There are actors who step into a role with consummate ease and make it so much their own that its impossible to envision what the plot would be without them.
I can never think of James Bond without Sean Connery. I recall with perfect clarity the pent-up excitement with which my older sister and I would go along as schoolgirls with our Dad, to watch it in the theatres. We have never since bonded (sic) with any of the others who reprised this role after Connery. Last June when I visited Edinburgh, I was as devastated as a teenage groupie to find that I had missed the great man’s public appearance by just a day. So near…
Last week, when I watched Bangalore based author, Anita Nair’s maiden attempt at writing a play, I was drawn in by one character. I was familiar with the script as the first reading of Nine faces of being while it was a work-in-progress was done in my courtyard in April 2010, as an initiative of ‘Under the Raintree’. Nair, an acquaintance of many years standing, had just completed the first draft of the adaptation of her own novel, Mistress and had requested ART to help her visualize the play.
Obviously then, I had a connect with the play that debuted at Jagriti. When I had learnt that Prakash Belawadi would be playing the role of old Koman, the weathered by time and experience Kathakali dancer, I knew it was a good thing for the play.
I have known Belawadi from the time I was sixteen; his older sister was my senior in college and she was one of my idols. Prakash was not in our college, National College, Basavangudi (where I did my pre-university or plus 2) but he was always hanging around the place. When I was in my first year there, I got to play the part of Shaari in Chandrashekhar Kambhar ‘s bold drama Jokumaraswamy. Belawadi’s Dad, the legendary Make-up Nani who had kindly agreed to come and do our make-up (no effort in theatre was too trivial for him, I guess), had to cancel at the last minute and Prakash stepped into the breach. That was the first time I actually met him and after fits of teenage giggles, which left him with shaky hands, I recall my older sister taking over to do my make-up.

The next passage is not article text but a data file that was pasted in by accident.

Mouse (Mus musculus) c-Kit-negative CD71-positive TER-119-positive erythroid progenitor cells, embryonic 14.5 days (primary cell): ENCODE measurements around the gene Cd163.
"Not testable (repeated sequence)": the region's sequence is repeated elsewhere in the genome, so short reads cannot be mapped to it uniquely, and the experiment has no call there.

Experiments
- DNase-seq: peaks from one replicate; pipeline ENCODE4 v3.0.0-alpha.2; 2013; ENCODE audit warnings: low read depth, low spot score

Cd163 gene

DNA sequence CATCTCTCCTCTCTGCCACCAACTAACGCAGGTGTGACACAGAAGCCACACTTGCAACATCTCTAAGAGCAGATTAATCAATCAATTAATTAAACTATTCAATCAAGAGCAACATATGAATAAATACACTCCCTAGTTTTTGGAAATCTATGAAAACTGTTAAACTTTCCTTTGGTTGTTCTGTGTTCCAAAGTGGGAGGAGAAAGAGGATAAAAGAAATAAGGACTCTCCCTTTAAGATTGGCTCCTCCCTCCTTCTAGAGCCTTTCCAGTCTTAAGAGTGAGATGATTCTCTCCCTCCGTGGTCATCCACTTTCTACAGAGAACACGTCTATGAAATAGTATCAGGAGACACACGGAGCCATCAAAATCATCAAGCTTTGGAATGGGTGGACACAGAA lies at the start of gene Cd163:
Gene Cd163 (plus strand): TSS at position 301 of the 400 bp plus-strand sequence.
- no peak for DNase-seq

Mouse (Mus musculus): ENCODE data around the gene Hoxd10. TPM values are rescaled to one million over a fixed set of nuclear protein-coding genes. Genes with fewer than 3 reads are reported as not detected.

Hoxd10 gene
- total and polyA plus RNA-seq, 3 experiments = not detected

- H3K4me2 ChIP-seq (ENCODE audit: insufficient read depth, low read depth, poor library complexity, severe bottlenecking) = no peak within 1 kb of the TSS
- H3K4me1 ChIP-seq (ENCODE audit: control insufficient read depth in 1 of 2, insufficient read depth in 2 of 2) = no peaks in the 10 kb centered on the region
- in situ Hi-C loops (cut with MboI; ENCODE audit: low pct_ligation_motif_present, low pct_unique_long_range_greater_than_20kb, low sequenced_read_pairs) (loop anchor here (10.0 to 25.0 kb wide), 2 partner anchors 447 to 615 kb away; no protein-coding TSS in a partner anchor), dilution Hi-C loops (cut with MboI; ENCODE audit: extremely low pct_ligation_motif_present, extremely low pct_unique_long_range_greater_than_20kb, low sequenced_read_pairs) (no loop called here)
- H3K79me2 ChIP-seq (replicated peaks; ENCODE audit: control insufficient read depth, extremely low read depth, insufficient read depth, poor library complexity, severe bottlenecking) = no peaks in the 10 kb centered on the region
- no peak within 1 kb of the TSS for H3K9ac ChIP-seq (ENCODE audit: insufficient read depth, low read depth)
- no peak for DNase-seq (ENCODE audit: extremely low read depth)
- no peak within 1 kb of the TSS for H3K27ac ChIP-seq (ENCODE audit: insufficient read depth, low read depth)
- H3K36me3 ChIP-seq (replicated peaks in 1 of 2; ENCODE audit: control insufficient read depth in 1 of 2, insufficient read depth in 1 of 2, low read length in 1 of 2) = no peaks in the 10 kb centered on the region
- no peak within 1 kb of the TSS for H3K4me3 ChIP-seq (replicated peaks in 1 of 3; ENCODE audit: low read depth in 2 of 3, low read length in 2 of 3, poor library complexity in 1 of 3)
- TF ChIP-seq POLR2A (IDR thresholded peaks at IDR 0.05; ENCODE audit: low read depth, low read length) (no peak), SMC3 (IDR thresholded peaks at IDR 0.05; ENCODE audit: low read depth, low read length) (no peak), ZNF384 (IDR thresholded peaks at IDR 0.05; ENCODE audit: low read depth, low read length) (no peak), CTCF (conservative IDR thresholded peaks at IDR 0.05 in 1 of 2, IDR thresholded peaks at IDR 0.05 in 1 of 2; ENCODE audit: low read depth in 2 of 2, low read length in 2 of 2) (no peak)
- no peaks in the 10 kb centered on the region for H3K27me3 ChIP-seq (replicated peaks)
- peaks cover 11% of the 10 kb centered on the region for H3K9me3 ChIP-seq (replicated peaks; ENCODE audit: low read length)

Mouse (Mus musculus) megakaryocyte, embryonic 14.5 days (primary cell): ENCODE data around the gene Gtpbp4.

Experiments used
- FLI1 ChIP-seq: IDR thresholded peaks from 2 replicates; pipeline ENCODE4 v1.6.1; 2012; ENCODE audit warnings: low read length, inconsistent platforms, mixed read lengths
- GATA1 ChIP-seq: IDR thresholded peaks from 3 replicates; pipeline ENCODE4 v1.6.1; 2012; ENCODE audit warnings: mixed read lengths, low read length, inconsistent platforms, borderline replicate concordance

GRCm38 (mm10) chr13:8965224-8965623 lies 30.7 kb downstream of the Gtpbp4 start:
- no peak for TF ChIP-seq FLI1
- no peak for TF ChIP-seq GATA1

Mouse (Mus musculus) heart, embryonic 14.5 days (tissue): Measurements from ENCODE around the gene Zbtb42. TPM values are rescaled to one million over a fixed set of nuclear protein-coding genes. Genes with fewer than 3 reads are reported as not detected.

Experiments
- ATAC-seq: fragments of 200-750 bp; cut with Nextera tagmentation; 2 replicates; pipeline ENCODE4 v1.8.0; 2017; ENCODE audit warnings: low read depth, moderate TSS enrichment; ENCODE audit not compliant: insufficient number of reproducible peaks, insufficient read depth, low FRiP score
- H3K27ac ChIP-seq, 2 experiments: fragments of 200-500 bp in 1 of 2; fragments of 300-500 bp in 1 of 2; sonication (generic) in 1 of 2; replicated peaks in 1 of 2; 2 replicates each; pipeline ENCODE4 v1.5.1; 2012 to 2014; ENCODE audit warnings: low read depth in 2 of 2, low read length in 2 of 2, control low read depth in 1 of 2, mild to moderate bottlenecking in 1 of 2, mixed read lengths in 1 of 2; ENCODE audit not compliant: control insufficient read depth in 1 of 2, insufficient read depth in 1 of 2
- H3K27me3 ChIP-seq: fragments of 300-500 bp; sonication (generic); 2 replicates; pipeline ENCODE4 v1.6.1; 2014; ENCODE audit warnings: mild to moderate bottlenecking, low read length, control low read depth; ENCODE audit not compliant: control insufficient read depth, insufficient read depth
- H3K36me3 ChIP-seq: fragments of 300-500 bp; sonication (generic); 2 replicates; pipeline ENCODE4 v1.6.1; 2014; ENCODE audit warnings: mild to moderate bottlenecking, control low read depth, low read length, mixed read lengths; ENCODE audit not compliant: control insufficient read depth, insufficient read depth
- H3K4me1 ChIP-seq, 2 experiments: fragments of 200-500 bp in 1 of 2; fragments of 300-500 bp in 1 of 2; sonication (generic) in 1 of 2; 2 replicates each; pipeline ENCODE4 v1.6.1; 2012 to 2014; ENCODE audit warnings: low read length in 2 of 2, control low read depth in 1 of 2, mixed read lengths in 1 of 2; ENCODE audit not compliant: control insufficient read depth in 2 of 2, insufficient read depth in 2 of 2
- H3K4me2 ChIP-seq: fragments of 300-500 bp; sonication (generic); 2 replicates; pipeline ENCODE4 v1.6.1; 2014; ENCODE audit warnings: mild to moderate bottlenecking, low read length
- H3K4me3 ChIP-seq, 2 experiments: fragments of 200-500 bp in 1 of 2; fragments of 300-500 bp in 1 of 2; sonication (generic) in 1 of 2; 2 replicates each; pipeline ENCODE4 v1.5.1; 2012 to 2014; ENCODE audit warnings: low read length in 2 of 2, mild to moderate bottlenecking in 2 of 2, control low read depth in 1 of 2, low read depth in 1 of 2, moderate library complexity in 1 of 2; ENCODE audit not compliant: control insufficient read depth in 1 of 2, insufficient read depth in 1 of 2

Years later, I met him again while I was a reporter with Deccan Herald and he was with Indian Express. He, like many of us, was a huge fan of Allen, whom I was lucky enough to marry later. In later years, we were only marginally in touch. In December 2009, when I wanted to launch Allen’s novel Sentinel House, it was Prakash who made it all came through as part of Bengaluru habba at Ranga Shankara. He made a splendid speech that evening, imitating Allen’s mannerisms brilliantly and turned what could have been a maudlin posthumous launch into a mirthful affair, the way Allen would have wanted it.
All of the above personal digressions are to establish that I do have a soft corner for Belawadi. Notwithstanding this, I can be an impartial critic and I could not fault a single thing about the way he enacted the role.
I was bowled over by the man’s masterly acting. Simple mundu and veshti, kohl-lid eyes (dancer !!) , his diction, the pitch of the dialogue, the expressions which flitted from the self derisory to lightly mocking and later to real concern…you owned the stage, my friend.